Which ages faster: words or people?

lovebirds talking

Twitter: the old version. Image courtesy of Alexa, Pixabay.

I’m in a stationary store the other day, looking for some birthday cards to buy for some of my relatives. I come across these cards that talk in a teasing way about what you’re supposed to do and to not do when you get older. One of them mentioned that after a certain age, you’re not supposed to use the word “cool” to describe things that are clever, interesting or awe-inspiring.

Now since it is my constitutional right to say whatever I want (within reasonable limits of decency, at least), I’m continuing to use the word “cool” whenever I want. So there, birthday card store! Take that!

But IS there a certain age when it does sound ridiculous for you to be using a certain word? To my mind, words definitely mark an era. I associate “groovy” and “Right on!” with the 1960s and “awesome” with the 1980s.

I know that words go across international borders, whether by electronic means such as computers and television or by humans talking with one another. Years ago when I was traveling in the U.K., I heard some Brits using the word “mental” to describe someone else’s odd behavior in a certain situation. And then I started hearing it over here in the U.S. on a regular basis.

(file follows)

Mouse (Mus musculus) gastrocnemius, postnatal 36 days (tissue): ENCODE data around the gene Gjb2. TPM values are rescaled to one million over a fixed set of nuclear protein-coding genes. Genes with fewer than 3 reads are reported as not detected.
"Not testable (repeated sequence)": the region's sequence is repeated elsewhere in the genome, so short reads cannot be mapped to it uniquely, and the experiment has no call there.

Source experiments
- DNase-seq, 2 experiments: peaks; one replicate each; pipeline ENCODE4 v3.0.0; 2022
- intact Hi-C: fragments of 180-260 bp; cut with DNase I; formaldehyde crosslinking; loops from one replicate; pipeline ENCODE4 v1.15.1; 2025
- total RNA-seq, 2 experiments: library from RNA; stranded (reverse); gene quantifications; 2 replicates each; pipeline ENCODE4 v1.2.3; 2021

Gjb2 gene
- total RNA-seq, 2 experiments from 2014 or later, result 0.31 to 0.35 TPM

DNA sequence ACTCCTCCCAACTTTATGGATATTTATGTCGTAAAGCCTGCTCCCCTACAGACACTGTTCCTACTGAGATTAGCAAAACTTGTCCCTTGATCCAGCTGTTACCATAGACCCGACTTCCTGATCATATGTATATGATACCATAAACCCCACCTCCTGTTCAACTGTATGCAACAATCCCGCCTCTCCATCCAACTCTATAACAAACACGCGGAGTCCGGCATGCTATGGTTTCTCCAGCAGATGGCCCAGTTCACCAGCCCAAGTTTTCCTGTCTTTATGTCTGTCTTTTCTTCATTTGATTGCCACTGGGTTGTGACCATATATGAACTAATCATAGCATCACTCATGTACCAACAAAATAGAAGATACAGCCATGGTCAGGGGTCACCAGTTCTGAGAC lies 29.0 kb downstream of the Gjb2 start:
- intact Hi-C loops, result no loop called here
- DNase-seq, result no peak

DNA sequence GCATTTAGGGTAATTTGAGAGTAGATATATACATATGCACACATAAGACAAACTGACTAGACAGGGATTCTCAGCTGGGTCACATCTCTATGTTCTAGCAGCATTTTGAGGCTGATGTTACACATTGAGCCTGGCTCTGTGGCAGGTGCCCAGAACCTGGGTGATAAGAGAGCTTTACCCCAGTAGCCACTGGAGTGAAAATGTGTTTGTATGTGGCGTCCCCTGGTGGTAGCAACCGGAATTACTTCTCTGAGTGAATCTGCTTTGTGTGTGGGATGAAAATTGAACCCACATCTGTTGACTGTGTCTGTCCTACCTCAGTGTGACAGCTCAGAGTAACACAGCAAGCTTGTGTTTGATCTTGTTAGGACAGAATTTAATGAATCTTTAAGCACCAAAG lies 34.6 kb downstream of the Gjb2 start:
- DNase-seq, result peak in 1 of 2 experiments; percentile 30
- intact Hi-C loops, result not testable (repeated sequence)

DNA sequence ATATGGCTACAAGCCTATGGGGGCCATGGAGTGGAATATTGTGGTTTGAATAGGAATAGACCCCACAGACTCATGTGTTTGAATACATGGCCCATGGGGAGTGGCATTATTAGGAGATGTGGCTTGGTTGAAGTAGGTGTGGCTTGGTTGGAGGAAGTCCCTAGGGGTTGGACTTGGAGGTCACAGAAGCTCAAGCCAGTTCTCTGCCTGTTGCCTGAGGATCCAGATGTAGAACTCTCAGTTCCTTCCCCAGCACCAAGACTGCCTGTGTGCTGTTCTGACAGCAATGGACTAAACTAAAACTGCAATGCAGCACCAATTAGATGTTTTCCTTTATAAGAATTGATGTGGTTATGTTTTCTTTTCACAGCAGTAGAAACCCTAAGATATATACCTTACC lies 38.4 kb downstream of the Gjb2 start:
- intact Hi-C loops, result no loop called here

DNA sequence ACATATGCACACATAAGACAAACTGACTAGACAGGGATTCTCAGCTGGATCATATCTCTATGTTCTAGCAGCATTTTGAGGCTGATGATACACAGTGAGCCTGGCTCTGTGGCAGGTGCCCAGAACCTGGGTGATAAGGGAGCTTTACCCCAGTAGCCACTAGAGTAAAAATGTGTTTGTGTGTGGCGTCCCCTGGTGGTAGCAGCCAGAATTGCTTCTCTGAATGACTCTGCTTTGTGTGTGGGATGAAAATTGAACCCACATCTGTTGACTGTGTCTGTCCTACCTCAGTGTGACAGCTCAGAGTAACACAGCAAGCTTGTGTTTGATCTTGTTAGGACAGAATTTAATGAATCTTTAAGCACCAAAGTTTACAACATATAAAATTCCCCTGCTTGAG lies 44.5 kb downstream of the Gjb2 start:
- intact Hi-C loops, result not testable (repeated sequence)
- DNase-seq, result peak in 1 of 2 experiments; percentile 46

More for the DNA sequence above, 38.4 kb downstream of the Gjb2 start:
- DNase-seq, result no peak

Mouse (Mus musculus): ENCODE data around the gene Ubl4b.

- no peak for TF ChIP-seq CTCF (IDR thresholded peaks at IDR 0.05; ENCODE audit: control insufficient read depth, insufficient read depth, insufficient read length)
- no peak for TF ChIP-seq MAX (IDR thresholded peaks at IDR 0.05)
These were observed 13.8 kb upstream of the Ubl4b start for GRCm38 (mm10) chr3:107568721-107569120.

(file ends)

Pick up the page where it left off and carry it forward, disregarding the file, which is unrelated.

Words go in and out of fashion, it seems. One person starts using a certain word and others adopt it. The word then becomes a common term and goes into the dictionary. After a few decades or so, fewer and fewer people use it and the word mostly fades from public consciousness, except for a few diehards.

Before words like “texting” came along, characters in books had conversations. Now texts are occasionally integrated into book plots to add humor, summon help if a character’s in imminent danger or help two characters talk with each other.

And what of sign language such as American Sign Language (ASL) or British Sign Language (BSL)? Does a certain sign representing a word go through the same word fashion cycle until most people stop using it for communication? I wonder.

Have we lost the art of a fine conversation with all our gadgetry? I’m no Luddite, but I miss real conversation because it doesn’t seem to happen so much anymore. (And maybe that’s why we have blogs for those back-and-forth conversations?)

One of the greatest pleasures in life is talking with an expert who really knows his/her topic or having a group conversation in a relaxed environment (living room or quiet restaurant) where everybody contributes their own viewpoints for consideration and discussion. (Guess that’s why people start events at Meetup.com.) Oh, well.

Blog readers, your thoughts?

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